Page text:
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U.S. Rep. Ken Buck, a Colorado Republican, wielded an AR-15 rifle in his office and dared former Vice President Joe Biden and former Rep. Beto O’Rourke to “come and take it” in a jaw-dropping video posted online Friday.

“I have a message for Joe Biden and Beto O’Rourke, if you want to take everyone’s AR-15s in America, why don’t you swing by my office in Washington, D.C. and start with this one,” Buck said in the video on his office’s website.

“Come and take it.”

Buck’s office called Biden and O’Rourke “the gun-grabbing duo.”

The video of Buck with the rifle, which was wrapped in an American flag design, was in response to O’Rourke’s stance against high-powered assault rifles being in civilian hands, and Biden’s reference earlier this week that he would tap O’Rourke to help him “take care of the gun problem.”

Buck’s office noted that O’Rourke, a former Texas congressman who ran for the Democratic presidential nomination last year, had said in a Democratic debate, “hell yes, we’re going to take your AR-15, your AK-47.”

Before he made that comment, O’Rourke had been asked at the debate whether he proposed to take away those types of weapons.

He answered, “I am if it is a weapon that was designed to kill people on a battlefield; if they high impact high velocity round when it hits your body shreds everything inside of your body because it was designed to do that so that you would bleed to death on a battlefield and not be able to get up and kill one of our soldiers.”

Biden, the front-runner for the Democratic nomination, on Monday said at a rally of O’Rourke that “I want to make something clear —  I’m gonna guarantee you, this is not the last you’re seeing of this guy — you’re gonna take care of the gun problem with me, you’re gonna be the one who leads this effort.”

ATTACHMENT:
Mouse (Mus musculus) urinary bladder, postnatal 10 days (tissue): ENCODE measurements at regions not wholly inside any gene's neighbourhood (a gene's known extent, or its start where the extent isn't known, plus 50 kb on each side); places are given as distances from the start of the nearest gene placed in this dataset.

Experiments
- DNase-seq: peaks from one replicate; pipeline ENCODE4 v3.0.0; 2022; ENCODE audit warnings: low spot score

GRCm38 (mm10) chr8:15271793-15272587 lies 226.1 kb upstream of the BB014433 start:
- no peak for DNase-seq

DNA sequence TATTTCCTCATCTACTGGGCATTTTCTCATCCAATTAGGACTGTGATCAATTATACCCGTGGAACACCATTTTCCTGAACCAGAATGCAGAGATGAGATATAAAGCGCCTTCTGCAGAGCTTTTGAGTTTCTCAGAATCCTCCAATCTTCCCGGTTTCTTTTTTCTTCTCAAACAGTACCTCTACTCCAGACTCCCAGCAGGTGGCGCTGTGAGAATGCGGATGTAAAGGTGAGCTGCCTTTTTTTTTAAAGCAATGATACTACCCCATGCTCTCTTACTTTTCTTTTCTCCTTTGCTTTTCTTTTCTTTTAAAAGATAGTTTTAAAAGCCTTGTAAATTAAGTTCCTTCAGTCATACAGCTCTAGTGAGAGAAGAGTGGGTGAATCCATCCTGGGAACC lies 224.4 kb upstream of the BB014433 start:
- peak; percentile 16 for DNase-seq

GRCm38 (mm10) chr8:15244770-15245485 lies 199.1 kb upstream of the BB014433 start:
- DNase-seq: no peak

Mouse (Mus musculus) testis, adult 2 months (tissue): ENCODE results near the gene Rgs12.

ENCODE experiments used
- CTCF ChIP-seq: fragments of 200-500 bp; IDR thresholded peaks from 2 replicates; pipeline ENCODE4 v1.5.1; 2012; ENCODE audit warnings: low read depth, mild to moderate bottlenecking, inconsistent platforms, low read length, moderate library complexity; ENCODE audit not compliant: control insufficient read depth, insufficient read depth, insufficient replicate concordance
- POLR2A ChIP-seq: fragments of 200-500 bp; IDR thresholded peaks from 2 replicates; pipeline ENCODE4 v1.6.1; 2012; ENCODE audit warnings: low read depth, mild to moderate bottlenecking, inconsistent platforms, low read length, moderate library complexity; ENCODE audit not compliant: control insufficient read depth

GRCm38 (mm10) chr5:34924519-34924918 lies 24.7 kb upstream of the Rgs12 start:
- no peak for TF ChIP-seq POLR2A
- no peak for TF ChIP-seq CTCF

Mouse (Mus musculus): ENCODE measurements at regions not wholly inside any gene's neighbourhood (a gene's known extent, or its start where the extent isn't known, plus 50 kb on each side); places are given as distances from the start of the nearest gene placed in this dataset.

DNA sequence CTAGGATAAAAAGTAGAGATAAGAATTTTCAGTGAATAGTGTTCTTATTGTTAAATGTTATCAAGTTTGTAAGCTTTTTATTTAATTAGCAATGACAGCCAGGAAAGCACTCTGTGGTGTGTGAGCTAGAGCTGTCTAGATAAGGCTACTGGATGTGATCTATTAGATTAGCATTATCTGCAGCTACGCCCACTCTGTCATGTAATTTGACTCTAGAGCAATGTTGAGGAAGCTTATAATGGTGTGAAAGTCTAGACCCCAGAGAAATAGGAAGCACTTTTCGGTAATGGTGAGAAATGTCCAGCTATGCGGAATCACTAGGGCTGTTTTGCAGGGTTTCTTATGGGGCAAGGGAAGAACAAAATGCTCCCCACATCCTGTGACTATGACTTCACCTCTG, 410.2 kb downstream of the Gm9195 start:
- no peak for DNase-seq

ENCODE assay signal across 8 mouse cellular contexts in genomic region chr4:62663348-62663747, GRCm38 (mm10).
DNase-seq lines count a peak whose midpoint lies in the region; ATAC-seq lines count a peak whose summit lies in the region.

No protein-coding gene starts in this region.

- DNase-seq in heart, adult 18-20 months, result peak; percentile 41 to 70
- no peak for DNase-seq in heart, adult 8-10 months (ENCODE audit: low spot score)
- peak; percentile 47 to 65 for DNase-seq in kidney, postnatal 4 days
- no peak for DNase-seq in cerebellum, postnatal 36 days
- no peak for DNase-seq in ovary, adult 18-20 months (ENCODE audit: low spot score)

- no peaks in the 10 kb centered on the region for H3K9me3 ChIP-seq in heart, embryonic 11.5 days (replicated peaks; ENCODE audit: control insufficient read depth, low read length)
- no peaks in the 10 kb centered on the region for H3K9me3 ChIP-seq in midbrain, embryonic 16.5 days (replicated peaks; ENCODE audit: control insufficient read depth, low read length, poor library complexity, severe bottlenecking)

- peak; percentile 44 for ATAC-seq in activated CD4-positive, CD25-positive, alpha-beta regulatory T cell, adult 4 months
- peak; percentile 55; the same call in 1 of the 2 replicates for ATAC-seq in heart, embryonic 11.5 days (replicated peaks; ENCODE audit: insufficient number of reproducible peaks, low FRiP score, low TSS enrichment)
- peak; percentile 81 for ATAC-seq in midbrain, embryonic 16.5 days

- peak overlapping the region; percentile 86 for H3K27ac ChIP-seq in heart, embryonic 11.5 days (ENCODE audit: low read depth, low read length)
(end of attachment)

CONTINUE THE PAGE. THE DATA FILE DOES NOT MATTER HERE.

O’Rourke fired back at Buck on Twitter on Friday, writing, “This guy makes the case for both an assault weapons ban and a mandatory buyback program better than I ever could.”

“These are weapons of war that have no place in our communities, in our politics or in our public discourse,” O’Rourke wrote.

A spokesman for Biden’s campaign did not immediately respond to a request for comment on Buck’s video.

Fred Guttenberg, whose 14-year-old daughter Jaime died in the Parkland, Florida, school shooting in 2018, replied to Buck on Twitter, saying that if he had seen the congressman’s video “yesterday when in DC I gladly would have” visited his office.

“My daughter died from a single AR 15 bullet. You may find joy in that, I don’t,” wrote Guttenberg, who has endorsed Biden’s candidacy. “I will gladly come back to DC to discuss your AR 15 and removing it for safe storage. Do not make threats of AR 15 violence.”

Buck said in a statement on his office website, “I have always been a strong supporter of the 2nd Amendment and will continue to stand up to any attacks on the law-abiding gun owners of Colorado’s Fourth District.”

Buck was just one of two House members, the other being Andy Biggs, R-Ariz., who voted Wednesday against the $8.3 billion in emergency funding to combat the coronavirus outbreak. That funding passed the House 415-2, and was signed by President Donald Trump on Friday.

Buck’s fellow congressman, Rep. Ruben Gallego, D-Ariz., blasted him in a Twitter reply for violating a cardinal rule of handling a gun by pointing it at the person who shot the video.

“You literally flagged the camera man. First rule of weapons handling, treat every weapon as if it were loaded,” wrote Gallego, who served as a Marine in Iraq. “Second rule, never point the weapon at anything you don’t intend to shoot.”

Buck has permission to have the AR-15 in the U.S. Capitol because he is a member of Congress. It is illegal for nonmembers of Congress to bring a gun into the Capitol. 

Buck told The Washington Post in 2015 that the AR-15 he keeps in his office is unloaded and has a trigger lock. He said he also had the bolt carrier assembly, which is required to actually fire the rifle, removed before it came to Washington.

In June 2017, a left-wing activist from Illinois named James Hodgkinson, who was armed with a semi-automatic rifle and a 9 mm pistol shot then-House Minority Whip Steve Scalise, R-La., U.S Capitol police officer Chrystal Griner, congressional aide Zack Barth and a lobbyist, Matt Mika, while they were practicing for the Congressional Baseball Game for Charity in Alexandria, Virginia. They all survived the shooting.

Hodgkinson died after a shootout with police.

In January 2011, then-Rep. Gabby Giffords, D-Ariz., was shot in the head while meeting with constituents outside a supermarket in her home state. Giffords, who survived, was shot by a man, Jared Lee Loughner, who was armed with a 9 mm semi-automatic pistol that had a 33-round magazine. Six other people died in the attack.

Correction: James Hodgkinson was the shooter at a congressional baseball practice in June 2017. An earlier version misspelled his name.

This content was originally published here.